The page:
Not many people in the world imagined World War III would be against an invisible enemy, but all will agree Americans are fighting for their lives, especially those in the African American community. A Center for Disease Control and Prevention study found that 33 percent of Covid 19 related hospitalizations are African American while only accounting for 13 percent of the US population. This inequitable dynamic is playing out in urban areas across the country as Black communities must now also contend with the fall out of an economic downturn.
Both perturbed and inspired to act by this growing body of evidence, over 20 organizations representing and serving the flat land communities of Oakland have joined forces to advocate for the Black Community’s needs. This group, the Oakland Frontline Healers, is a collaborative of non-profits, grassroots volunteer organizations, churches, and community doctors, dedicated to winning the war against coronavirus.
“In the midst of social distancing orders, our weapons are the dissemination of COVID-19 information and the sharing of our resources, networks, and influence.” says Justin Lee of the Oakland Violence Prevention Coalition. “As people stay at home, our soldiers are the 100+ staffers and volunteers providing essential, direct services to the most at risk and hardest to reach members of the community.”
Despite having formed only two weeks ago, the Frontline Healers have already made great strides in addressing the holistic needs of the community.
The Frontline Healers have organized amongst themselves to deliver care packages consisting of food, protective gear, resources, and educational material directly to families, seniors, and homeless encampments. Participant violence interrupters have been in the field keeping peace in neighborhoods.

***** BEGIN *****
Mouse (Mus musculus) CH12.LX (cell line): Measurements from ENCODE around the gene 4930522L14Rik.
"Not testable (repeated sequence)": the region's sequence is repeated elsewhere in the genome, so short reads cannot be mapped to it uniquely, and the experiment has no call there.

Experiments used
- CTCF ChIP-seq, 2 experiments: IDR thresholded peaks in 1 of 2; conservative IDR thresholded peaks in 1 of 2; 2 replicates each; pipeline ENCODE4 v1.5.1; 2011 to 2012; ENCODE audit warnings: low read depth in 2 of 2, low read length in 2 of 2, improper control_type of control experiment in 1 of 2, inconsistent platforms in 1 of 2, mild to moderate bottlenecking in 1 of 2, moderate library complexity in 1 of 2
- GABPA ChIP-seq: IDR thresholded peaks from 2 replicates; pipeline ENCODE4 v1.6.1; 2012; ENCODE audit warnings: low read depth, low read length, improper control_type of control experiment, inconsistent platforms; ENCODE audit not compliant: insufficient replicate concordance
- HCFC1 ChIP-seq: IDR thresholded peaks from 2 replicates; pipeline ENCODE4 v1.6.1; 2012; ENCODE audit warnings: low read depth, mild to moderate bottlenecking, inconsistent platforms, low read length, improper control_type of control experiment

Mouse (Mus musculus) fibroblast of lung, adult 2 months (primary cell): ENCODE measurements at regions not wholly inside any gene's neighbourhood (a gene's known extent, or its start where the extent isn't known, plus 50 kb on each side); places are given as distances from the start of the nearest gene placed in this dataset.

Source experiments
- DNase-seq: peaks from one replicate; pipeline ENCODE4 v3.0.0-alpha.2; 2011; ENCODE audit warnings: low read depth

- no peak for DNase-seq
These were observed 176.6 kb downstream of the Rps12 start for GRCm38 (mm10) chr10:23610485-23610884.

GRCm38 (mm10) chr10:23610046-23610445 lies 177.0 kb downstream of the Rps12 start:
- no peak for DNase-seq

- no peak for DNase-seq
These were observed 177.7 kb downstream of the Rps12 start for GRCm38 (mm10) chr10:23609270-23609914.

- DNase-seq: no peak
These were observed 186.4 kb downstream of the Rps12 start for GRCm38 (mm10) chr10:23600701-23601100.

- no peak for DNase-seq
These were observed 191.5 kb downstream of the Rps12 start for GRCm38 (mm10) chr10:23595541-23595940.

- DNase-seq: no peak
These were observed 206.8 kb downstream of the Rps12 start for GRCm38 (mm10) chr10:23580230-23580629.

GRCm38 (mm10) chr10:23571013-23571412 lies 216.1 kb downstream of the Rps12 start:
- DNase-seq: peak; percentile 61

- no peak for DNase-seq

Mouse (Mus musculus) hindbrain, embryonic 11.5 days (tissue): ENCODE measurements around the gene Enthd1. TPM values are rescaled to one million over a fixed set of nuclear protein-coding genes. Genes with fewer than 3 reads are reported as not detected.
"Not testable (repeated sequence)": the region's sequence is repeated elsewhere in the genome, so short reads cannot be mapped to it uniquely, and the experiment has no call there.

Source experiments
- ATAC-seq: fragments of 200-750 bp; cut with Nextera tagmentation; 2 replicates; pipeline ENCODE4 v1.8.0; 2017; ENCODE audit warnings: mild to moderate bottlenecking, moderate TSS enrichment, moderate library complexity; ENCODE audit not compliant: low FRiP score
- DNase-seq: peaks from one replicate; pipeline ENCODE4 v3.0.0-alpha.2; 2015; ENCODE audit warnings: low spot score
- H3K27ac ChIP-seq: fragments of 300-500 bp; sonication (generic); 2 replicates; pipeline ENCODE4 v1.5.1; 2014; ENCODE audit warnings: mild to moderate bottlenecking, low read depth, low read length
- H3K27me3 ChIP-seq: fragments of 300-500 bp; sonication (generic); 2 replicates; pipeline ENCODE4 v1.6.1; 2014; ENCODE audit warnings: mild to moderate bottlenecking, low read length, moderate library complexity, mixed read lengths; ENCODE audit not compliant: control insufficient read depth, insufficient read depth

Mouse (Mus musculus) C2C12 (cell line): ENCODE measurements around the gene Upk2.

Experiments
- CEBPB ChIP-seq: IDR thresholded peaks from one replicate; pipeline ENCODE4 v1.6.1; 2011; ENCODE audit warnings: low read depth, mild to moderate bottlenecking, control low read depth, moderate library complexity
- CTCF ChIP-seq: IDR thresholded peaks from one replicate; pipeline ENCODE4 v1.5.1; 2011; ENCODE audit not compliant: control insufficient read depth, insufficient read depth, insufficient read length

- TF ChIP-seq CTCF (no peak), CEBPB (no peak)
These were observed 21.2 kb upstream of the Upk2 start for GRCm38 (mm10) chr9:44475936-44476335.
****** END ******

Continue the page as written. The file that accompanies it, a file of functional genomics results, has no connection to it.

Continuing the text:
Currently, the Frontline Healers, under the direction of Dr. Geoffrey Watson, are establishing two drive-thru COVID-19 testing centers in Oakland to address the urgent need for testing Oakland’s most vulnerable populations, one in North/West Oakland and the other in East Oakland.
The next item on their agenda is advocating for the needs of the formerly incarcerated that were recently released en masse.
John Jones III, Director of Community and Political Engagement of Just Cities says, “The parole system has notoriously lacked the resources to help folks returning home for years. There have been no plans to ensure folks coming home have access to PPE, housing, nor removing the systemic and structural barriers that exist resulting from a criminal record. Overcoming those barriers will be a major issue Frontline Healers will address.”
Daryle Allums of Adamika Village describes Oakland Frontline Healers as an agency long overdue, “ We’ve been at war to get what our people need long before COVID 19 hit and now it’s like a crisis stacked on top of another crisis. The coronavirus may be invisible, but the structural issues that make our people vulnerable are now as clear as day. The Oakland Frontline Healers are here to do whatever it takes to upend those structures both during and after this crisis. ”
Learn more and support the Oakland Frontline Healers by visiting their website at oaklandfrontlinehealers.org